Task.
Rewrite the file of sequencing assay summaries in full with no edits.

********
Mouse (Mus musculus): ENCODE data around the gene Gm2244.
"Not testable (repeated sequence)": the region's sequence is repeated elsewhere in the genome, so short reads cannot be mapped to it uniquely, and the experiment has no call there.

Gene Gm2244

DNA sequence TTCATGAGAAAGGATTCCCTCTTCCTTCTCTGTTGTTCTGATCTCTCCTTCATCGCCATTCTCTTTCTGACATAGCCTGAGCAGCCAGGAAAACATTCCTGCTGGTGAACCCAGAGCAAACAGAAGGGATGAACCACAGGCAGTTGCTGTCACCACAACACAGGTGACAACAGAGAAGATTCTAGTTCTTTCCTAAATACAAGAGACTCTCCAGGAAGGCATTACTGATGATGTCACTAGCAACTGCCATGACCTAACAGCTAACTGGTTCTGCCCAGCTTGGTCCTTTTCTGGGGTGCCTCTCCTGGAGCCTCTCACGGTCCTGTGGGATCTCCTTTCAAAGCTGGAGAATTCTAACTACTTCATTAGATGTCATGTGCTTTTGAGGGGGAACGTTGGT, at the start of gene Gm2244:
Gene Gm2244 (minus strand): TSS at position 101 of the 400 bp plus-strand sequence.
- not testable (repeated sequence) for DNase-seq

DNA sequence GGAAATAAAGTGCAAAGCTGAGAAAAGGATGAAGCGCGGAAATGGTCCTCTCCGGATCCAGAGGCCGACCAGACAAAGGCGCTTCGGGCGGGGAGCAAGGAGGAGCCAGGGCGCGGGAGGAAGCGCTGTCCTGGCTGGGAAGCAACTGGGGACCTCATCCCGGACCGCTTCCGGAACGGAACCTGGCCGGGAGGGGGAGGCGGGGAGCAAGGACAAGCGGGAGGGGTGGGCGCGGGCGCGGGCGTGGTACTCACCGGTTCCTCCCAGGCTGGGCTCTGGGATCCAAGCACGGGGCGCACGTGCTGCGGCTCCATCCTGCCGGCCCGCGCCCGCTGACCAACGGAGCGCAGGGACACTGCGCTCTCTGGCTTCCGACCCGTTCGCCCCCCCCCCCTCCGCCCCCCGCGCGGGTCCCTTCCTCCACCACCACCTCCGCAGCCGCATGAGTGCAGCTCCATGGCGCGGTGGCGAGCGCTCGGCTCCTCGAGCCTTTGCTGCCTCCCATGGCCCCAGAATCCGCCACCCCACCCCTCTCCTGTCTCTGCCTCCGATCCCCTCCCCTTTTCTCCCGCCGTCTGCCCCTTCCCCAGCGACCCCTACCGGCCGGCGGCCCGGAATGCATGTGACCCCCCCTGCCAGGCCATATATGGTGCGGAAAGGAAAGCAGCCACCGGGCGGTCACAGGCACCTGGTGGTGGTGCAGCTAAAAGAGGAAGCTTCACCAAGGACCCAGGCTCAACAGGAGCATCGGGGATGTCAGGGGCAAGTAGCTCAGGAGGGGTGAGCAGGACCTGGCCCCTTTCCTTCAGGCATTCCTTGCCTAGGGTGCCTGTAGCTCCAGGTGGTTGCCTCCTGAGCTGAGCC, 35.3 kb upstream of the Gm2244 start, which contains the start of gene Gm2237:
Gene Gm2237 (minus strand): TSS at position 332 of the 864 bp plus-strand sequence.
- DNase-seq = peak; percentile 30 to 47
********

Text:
Mouse (Mus musculus): ENCODE data around the gene Gm2244.
"Not testable (repeated sequence)": the region's sequence is repeated elsewhere in the genome, so short reads cannot be mapped to it uniquely, and the experiment has no call there.

Gene Gm2244

DNA sequence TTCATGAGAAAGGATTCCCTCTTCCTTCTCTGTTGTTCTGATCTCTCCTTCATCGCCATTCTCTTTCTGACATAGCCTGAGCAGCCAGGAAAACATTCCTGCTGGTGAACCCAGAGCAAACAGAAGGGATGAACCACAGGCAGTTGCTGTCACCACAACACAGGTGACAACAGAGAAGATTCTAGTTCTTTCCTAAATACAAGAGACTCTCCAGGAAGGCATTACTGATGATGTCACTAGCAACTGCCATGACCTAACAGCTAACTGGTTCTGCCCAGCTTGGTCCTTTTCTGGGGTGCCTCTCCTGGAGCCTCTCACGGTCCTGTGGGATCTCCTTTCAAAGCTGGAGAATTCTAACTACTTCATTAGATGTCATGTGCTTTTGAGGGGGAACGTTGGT, at the start of gene Gm2244:
Gene Gm2244 (minus strand): TSS at position 101 of the 400 bp plus-strand sequence.
- not testable (repeated sequence) for DNase-seq

DNA sequence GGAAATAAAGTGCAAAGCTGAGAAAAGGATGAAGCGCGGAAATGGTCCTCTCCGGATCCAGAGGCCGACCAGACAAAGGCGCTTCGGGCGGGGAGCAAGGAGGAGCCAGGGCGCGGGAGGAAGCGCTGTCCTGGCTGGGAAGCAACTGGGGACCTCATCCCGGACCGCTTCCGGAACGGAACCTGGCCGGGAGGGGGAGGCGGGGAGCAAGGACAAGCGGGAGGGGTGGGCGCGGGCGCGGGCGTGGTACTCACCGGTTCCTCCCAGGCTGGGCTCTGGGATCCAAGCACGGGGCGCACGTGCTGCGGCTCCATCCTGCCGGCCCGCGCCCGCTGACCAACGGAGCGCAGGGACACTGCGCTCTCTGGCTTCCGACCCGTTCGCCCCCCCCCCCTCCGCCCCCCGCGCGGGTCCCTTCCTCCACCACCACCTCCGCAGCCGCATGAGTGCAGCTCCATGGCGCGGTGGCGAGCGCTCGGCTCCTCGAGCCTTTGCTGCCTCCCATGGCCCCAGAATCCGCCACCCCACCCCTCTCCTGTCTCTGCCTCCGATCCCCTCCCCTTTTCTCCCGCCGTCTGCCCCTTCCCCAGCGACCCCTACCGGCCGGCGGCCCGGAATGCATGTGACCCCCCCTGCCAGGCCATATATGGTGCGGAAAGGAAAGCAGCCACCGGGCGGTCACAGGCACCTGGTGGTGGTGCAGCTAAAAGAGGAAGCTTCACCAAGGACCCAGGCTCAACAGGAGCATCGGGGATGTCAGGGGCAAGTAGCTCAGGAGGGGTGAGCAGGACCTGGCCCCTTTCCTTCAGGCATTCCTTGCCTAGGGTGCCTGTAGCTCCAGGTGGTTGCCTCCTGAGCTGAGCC, 35.3 kb upstream of the Gm2244 start, which contains the start of gene Gm2237:
Gene Gm2237 (minus strand): TSS at position 332 of the 864 bp plus-strand sequence.
- DNase-seq = peak; percentile 30 to 47